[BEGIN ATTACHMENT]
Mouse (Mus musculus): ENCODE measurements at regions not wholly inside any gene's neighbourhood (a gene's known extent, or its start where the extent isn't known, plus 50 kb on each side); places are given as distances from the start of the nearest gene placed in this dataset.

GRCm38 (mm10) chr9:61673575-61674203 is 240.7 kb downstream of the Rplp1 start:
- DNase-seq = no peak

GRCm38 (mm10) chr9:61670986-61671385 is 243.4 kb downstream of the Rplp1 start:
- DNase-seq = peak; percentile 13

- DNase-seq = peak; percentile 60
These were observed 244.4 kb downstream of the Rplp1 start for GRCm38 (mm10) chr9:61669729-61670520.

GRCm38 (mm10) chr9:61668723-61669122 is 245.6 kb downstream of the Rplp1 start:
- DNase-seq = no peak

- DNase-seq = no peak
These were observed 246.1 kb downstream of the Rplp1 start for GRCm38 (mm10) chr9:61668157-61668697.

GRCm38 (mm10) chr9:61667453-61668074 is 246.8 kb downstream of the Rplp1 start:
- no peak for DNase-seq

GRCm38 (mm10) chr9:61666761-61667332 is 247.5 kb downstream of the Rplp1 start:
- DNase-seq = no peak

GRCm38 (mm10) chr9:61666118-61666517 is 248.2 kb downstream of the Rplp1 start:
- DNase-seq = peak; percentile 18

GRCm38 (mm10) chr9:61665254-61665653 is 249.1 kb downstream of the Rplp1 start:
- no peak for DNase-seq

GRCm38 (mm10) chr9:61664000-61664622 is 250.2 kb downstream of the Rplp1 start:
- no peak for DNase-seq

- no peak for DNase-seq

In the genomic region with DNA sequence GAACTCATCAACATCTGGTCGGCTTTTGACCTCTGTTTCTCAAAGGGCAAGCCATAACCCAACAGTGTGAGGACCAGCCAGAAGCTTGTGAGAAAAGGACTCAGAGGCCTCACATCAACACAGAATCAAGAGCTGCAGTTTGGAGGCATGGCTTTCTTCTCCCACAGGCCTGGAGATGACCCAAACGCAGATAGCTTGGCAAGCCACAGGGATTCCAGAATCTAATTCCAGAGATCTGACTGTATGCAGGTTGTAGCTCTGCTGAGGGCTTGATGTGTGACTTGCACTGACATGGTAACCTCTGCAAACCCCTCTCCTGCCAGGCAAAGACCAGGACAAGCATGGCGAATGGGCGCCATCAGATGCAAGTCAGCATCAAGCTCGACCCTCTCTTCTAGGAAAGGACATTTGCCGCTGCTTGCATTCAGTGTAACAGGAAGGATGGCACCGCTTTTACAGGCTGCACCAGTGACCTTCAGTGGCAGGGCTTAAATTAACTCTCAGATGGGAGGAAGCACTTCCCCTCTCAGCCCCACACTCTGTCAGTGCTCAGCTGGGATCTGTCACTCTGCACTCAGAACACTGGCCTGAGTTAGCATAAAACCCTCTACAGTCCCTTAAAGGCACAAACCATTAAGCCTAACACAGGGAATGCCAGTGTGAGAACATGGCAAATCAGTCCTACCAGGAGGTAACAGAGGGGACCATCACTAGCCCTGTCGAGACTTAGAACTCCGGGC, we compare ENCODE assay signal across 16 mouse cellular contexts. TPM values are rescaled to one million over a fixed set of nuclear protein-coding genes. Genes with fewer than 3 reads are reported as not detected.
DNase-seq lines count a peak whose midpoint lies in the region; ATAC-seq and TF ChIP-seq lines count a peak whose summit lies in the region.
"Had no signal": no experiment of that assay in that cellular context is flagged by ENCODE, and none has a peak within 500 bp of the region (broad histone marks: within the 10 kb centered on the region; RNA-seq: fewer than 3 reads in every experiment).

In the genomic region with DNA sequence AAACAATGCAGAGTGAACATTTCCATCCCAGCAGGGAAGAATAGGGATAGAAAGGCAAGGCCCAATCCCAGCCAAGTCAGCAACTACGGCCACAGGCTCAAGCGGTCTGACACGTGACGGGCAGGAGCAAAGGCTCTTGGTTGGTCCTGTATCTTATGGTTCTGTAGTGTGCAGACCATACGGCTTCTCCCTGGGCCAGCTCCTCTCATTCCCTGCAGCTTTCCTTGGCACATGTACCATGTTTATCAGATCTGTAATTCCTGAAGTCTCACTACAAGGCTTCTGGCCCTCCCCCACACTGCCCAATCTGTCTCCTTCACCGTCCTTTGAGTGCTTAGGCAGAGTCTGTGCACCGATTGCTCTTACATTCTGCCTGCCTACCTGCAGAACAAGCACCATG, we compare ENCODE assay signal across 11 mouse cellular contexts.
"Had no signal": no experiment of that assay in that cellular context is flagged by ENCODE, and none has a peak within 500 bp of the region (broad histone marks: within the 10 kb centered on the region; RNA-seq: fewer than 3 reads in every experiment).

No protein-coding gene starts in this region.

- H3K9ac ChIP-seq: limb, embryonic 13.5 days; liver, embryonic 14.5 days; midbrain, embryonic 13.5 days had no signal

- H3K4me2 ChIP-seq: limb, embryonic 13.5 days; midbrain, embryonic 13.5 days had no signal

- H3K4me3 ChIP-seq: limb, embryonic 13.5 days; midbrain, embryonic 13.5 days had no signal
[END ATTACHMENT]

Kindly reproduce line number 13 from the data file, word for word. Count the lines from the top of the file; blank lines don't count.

- no peak for DNase-seq